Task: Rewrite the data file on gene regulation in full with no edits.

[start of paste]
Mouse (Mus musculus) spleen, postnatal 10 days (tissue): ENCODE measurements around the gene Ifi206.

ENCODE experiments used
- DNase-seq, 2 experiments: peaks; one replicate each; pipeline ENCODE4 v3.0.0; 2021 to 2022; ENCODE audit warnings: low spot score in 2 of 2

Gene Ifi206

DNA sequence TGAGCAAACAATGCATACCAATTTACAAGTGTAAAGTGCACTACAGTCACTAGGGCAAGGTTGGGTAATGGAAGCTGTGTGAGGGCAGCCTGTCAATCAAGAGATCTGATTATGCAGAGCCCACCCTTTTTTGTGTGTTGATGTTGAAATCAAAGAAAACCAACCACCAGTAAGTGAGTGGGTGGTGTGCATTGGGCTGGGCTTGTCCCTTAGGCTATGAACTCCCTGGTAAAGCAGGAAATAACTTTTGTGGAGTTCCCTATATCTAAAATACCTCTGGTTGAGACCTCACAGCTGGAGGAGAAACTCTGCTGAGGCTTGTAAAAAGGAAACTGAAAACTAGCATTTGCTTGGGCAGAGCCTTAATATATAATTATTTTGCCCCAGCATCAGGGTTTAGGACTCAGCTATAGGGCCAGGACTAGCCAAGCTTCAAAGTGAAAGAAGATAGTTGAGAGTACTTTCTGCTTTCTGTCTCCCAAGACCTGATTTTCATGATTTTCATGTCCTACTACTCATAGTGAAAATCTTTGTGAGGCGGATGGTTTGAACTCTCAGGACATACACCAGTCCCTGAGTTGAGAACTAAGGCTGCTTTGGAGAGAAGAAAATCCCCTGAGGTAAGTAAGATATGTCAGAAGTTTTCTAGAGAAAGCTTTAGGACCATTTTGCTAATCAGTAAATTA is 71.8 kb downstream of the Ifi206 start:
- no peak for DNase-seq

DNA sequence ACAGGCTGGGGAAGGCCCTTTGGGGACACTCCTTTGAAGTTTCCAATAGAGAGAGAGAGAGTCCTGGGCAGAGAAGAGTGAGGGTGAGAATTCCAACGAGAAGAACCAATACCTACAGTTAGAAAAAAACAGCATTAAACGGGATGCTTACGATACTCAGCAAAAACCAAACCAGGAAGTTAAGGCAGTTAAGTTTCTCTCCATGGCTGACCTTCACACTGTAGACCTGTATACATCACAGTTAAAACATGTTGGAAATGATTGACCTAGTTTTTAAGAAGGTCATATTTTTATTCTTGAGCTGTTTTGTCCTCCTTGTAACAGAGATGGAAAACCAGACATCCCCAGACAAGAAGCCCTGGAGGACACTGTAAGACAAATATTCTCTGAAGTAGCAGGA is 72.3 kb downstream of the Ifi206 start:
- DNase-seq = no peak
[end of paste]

Mouse (Mus musculus) spleen, postnatal 10 days (tissue): ENCODE measurements around the gene Ifi206.

ENCODE experiments used
- DNase-seq, 2 experiments: peaks; one replicate each; pipeline ENCODE4 v3.0.0; 2021 to 2022; ENCODE audit warnings: low spot score in 2 of 2

Gene Ifi206

DNA sequence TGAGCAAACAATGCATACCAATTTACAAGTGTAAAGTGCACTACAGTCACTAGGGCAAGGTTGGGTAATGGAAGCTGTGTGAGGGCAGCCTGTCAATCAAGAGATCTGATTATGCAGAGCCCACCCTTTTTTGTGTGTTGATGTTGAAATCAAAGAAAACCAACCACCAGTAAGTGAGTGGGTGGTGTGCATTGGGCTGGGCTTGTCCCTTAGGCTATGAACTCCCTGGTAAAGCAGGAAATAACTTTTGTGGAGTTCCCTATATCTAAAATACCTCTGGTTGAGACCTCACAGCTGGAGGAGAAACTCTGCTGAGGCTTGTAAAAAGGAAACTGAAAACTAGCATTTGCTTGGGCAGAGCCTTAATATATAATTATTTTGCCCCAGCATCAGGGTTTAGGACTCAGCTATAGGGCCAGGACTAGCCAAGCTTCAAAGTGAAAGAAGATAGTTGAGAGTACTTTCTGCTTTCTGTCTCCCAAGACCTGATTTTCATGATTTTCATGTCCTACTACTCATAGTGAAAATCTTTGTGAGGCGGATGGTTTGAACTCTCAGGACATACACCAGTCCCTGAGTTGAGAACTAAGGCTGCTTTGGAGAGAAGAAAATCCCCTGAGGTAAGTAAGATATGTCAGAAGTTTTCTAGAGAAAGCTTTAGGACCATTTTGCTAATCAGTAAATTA is 71.8 kb downstream of the Ifi206 start:
- no peak for DNase-seq

DNA sequence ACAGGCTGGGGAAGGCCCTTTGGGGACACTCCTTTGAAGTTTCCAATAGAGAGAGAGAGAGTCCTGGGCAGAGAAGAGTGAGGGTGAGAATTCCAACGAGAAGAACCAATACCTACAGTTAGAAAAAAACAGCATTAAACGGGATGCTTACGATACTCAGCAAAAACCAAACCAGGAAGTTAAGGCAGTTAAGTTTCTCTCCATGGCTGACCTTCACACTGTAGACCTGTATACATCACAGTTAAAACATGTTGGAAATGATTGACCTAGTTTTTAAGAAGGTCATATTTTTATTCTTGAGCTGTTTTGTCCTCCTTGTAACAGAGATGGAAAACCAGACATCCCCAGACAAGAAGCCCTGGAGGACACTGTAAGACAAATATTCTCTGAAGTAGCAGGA is 72.3 kb downstream of the Ifi206 start:
- DNase-seq = no peak